Its safe and silent islands
Within the dark morass.

Woe to the English soldiery
That little dread us near!
On them shall light at midnight
A strange and sudden fear;
When, waking to their tents on fire,
They grasp their arms in vain,
And they who stand to face us
Are beat to earth again;
And they who fly in terror deem
A mighty host behind,
And hear the tramp of thousands
Upon the hollow wind.

Then sweet the hour that brings release
From danger and from toil;
We talk the battle over,
And share the battle’s spoil.
The woodland rings with laugh and shout,
As if a hunt were up,
And woodland flowers are gathered
To crown the soldier’s cup.
With merry songs we mock the wind
That in the pine-top grieves,
And slumber long and sweetly
On beds of oaken leaves.

Well knows the fair and friendly moon
The band that Marion leads-
The glitter of their rifles,
The scampering of their steeds.
‘Tis life to guide the fiery barb
Across the moonlight plain;
‘Tis life to feel the night-wind
That lifts his tossing mane.
A moment in the British camp-
A moment – and away,
Back to the pathless forest,
Before the peep of day.

Grave men there are by broad Santee,
Grave men with hoary hairs;
Their hearts are all with Marion,
For Marion are their prayers.
And lovely ladies greet our band,
With kindest welcoming,
With smiles like those of summer,
And tears like those of spring.
For them we wear these trusty arms,
And lay them down no more
Till we have driven the Briton,
Forever, from our shore.

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The woman was old and ragged and gray,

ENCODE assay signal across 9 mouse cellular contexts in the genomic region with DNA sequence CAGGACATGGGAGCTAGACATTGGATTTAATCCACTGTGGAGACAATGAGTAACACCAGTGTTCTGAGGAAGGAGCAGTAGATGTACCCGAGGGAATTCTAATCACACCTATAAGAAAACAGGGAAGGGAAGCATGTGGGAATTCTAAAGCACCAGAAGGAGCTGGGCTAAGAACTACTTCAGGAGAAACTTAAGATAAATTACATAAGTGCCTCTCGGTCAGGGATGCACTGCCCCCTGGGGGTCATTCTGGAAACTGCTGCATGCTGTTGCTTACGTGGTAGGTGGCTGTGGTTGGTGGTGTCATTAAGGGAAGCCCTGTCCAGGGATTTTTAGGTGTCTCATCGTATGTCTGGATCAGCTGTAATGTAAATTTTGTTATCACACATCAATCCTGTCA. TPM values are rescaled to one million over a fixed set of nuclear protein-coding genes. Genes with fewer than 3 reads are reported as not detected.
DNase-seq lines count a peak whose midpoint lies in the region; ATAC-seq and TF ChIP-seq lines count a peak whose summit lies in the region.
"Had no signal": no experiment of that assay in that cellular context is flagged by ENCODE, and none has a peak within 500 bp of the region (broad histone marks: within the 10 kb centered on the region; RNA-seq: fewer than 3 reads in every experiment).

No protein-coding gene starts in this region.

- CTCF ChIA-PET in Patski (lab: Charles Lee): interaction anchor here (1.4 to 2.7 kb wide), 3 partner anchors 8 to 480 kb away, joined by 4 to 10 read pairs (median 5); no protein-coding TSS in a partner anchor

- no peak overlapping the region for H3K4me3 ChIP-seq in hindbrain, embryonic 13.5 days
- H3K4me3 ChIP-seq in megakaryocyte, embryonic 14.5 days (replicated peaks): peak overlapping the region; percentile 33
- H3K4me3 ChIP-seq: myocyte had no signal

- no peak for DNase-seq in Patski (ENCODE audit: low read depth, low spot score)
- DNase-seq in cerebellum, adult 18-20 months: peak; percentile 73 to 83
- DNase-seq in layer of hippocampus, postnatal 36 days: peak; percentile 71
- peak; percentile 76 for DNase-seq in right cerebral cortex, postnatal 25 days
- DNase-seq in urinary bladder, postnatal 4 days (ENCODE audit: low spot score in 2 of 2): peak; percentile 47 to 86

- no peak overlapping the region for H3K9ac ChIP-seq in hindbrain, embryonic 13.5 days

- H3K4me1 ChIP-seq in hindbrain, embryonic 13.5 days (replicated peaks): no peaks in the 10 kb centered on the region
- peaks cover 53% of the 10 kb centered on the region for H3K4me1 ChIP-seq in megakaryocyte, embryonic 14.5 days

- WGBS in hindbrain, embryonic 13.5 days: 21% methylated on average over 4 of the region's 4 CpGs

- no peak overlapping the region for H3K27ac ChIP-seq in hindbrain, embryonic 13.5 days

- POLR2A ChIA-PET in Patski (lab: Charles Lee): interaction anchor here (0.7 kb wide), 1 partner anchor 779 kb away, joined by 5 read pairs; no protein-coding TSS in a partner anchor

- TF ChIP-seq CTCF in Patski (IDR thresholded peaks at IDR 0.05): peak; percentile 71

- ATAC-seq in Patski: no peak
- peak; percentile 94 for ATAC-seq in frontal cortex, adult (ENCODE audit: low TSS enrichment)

And bent with the chill of the winter’s day.

The streets were white with a recent snow,
And the woman’s feet with age were slow.

At the crowded crossing she waited long,
Alone, uncared for, amid the throng

Of human beings who passed her by,
Nor heeded the glance of her anxious eye.

Down the street with laughter and shout,
Glad in the freedom of ‘school let out,’

Came happy boys, like a flock of sheep,
Hailing the snow piled white and deep;

Past the woman, so old and gray,
Hastened the children on their way.

None offered a helping hand to her,
So weak and timid, afraid to stir,

Lest the carriage wheels or the horses’ feet
Should trample her down in the slippery street.

At last came out of the merry troop
The gayest laddie of all the group;

He paused beside her and whispered low,
“I’ll help you across, if you wish to go.”

Her aged hand on his strong young arm
She placed, and so without hurt or harm

He guided the trembling feet along,
Proud that his own were firm and strong;

Then back again to his friends he went,
His young heart happy and well content.

“She’s somebody’s mother, boys, you know,
For all she’s aged, and poor and slow.

And I hope some fellow will lend a hand
To help my mother, you understand,

If ever she’s old and poor and gray,
And her own dear boy so far away.”

And ‘somebody’s mother’ bowed low her head
In her home that night, and the prayer she said

Was: “God be kind to that noble boy,
Who is somebody’s son and pride and joy!” 

 

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If you your lips would keep from slips,
Five things observe with care:
Of whom you speak, to whom you speak,
And how and when and where. 

If you your ears would save from jeers,
These things keep meekly hid:
Myself and I, and mine and my,
And how I do and did.